Impact of Active Disinvestment on Decision-Making for Surgery in Patients With Subacromial Pain Syndrome: A Qualitative Semi-structured Interview Study Among Hospital Sales Managers and Orthopedic Surgeons

Document Type : Original Article


1 Department of Orthopaedics, Leiden University Medical Center, Leiden, The Netherlands

2 Department of Biomedical Data Sciences, Medical Decision Making, Leiden University Medical Center, Leiden, The Netherlands


Withdrawal of reimbursement for low-value care through a policy change, ie, active disinvestment, is considered a potentially effective de-implementation strategy. However, previous studies have shown conflicting results and the mechanism through which active disinvestment may be effective is unclear. This study explored how the active disinvestment initiative regarding subacromial decompression (SAD) surgery for subacromial pain syndrome (SAPS) in the Netherlands influenced clinical decision-making around surgery, including the perspectives of orthopedic surgeons
and hospital sales managers.

We performed 20 semi-structured interviews from November 2020 to October 2021 with ten hospital sales managers and ten orthopedic surgeons from twelve hospitals across the Netherlands as relevant stakeholders in the active disinvestment process. The interviews were video-recorded and transcribed verbatim. Inductive thematic analysis was used to analyse interview transcripts independently by two authors and discrepancies were resolved through discussion.

Two overarching themes were identified that negatively influenced the effect of the active disinvestment initiative for SAPS. The first theme was that the active disinvestment represented a “Too small piece of the pie” indicating little financial consequences for the hospital as it was merely used in negotiations with healthcare insurers to reduce costs, required a disproportionate amount of effort from hospital staff given the small saving-potential, and was not clearly defined nor enforced in the overall healthcare insurer agreements. The second theme was “They [healthcare insurer] got it wrong,” as the evidence and guidelines had been incorrectly interpreted, the active disinvestment was at odds with clinician experiences and beliefs and was perceived as a reduction in their professional autonomy.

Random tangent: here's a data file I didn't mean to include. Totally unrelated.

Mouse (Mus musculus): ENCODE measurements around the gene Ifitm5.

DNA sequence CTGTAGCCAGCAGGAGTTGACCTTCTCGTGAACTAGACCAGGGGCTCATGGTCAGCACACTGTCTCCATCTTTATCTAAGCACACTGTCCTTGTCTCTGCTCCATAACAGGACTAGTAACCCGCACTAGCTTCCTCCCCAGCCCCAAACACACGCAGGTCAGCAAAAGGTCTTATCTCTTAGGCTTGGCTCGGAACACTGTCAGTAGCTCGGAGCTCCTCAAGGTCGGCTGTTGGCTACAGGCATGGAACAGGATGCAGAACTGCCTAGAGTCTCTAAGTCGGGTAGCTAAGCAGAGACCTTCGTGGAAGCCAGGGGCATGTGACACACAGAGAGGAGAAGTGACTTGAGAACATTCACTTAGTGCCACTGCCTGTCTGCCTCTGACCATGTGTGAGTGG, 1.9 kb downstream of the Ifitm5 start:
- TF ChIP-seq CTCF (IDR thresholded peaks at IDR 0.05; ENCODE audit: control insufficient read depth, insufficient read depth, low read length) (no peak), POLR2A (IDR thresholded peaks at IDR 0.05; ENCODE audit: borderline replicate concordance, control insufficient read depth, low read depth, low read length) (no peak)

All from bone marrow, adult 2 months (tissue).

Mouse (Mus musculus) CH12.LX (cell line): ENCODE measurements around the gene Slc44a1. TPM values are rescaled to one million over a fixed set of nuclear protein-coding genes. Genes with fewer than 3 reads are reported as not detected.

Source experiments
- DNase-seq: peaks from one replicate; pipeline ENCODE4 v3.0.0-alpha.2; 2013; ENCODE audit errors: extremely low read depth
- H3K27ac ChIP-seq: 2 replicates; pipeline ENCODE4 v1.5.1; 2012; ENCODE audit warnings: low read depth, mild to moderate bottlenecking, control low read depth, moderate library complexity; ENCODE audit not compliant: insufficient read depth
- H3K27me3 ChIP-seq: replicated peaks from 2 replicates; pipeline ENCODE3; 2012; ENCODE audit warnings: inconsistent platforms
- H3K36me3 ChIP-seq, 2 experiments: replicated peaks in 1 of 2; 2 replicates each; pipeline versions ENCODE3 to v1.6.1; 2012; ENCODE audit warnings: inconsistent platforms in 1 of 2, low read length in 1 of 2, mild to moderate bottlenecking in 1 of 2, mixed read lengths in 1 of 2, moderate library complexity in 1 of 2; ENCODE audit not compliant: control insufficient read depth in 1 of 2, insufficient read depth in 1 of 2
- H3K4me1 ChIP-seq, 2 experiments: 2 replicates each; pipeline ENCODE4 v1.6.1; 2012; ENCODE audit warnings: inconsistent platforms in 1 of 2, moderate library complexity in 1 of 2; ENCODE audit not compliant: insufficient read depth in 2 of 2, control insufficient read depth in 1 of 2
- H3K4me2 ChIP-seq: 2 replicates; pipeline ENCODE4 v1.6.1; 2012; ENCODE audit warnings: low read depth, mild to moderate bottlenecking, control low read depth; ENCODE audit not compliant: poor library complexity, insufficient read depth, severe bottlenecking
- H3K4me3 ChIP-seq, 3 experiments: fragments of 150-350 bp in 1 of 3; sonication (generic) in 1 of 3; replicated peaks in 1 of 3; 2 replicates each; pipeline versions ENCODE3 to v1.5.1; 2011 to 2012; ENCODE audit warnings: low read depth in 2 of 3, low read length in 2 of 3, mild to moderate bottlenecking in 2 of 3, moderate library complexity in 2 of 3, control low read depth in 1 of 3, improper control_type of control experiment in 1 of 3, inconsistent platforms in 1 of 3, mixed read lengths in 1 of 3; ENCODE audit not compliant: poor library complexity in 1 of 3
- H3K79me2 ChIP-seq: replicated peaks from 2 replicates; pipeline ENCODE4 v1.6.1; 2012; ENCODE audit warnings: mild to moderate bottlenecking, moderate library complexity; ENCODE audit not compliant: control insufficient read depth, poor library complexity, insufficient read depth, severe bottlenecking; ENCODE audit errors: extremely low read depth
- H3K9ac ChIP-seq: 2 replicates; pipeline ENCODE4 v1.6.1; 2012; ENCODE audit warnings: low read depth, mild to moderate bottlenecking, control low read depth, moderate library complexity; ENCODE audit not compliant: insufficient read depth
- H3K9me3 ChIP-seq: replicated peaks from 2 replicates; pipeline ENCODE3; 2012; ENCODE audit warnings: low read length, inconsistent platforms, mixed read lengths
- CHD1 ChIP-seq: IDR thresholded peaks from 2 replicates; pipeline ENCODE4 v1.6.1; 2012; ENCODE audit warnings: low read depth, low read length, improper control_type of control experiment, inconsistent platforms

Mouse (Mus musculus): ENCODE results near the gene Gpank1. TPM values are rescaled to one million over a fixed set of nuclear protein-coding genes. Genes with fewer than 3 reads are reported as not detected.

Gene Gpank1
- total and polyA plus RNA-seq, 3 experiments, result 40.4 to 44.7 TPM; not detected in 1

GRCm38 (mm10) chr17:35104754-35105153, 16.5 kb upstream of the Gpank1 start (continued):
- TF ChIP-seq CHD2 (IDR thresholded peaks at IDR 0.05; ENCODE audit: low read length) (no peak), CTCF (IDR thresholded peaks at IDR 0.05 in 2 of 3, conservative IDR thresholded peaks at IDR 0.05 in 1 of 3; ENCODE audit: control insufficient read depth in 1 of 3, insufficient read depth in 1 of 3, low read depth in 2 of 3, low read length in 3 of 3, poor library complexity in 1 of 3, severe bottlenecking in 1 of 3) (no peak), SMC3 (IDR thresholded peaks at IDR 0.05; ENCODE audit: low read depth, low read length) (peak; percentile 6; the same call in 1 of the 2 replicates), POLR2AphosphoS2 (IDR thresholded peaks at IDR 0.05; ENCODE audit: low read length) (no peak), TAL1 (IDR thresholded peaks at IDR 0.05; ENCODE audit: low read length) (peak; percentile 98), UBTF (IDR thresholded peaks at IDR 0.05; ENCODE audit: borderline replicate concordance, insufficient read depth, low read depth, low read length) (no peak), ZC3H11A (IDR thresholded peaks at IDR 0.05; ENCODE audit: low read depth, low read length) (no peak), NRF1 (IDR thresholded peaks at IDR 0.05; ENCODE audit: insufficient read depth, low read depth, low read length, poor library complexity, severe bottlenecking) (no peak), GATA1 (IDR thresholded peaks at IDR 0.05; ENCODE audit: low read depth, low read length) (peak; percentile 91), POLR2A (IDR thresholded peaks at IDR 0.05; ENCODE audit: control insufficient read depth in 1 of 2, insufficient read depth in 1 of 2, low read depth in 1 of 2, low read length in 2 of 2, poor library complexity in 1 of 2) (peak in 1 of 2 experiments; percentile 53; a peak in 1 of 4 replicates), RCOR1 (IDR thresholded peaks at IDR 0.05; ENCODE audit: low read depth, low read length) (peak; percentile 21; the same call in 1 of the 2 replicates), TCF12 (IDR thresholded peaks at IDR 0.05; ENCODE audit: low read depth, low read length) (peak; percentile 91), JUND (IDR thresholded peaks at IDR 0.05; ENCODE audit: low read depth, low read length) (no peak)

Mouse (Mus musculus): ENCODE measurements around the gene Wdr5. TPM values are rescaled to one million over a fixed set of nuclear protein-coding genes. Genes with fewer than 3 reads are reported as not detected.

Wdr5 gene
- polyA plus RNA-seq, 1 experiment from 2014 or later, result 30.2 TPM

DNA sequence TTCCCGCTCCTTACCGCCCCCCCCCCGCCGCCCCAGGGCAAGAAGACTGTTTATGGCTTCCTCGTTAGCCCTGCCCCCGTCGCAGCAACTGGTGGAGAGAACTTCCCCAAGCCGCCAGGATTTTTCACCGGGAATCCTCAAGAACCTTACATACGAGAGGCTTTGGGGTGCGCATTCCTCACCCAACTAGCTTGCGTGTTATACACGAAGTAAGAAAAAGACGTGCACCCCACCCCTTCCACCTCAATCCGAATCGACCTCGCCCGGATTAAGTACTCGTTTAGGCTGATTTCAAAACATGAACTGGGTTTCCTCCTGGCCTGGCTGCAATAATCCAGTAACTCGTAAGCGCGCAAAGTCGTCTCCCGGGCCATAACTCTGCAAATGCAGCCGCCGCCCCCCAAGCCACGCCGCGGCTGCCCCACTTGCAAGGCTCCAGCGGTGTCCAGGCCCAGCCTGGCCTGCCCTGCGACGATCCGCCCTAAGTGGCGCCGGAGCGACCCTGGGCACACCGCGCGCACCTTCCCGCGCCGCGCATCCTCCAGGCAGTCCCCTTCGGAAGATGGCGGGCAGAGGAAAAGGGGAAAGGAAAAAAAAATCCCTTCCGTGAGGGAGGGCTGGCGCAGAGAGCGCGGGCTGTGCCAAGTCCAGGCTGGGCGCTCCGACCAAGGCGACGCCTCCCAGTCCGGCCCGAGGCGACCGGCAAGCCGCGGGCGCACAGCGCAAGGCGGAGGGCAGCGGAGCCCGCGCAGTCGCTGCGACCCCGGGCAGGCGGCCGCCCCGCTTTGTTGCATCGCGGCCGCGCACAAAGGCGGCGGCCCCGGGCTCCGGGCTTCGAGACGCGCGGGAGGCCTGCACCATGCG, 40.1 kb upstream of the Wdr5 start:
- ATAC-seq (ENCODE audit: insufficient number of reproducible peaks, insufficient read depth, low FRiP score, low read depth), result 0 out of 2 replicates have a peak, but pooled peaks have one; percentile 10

The two overarching themes and their underlying factors highlight the complexity for active disinvestment initiatives to be effective. Future de-implementation initiatives including active disinvestment should engage relevant stakeholders at an early stage to incorporate their different perspectives, gain support and increase the probability of success. 


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  • Receive Date: 29 September 2022
  • Revise Date: 13 March 2023
  • Accept Date: 31 July 2023
  • First Publish Date: 01 August 2023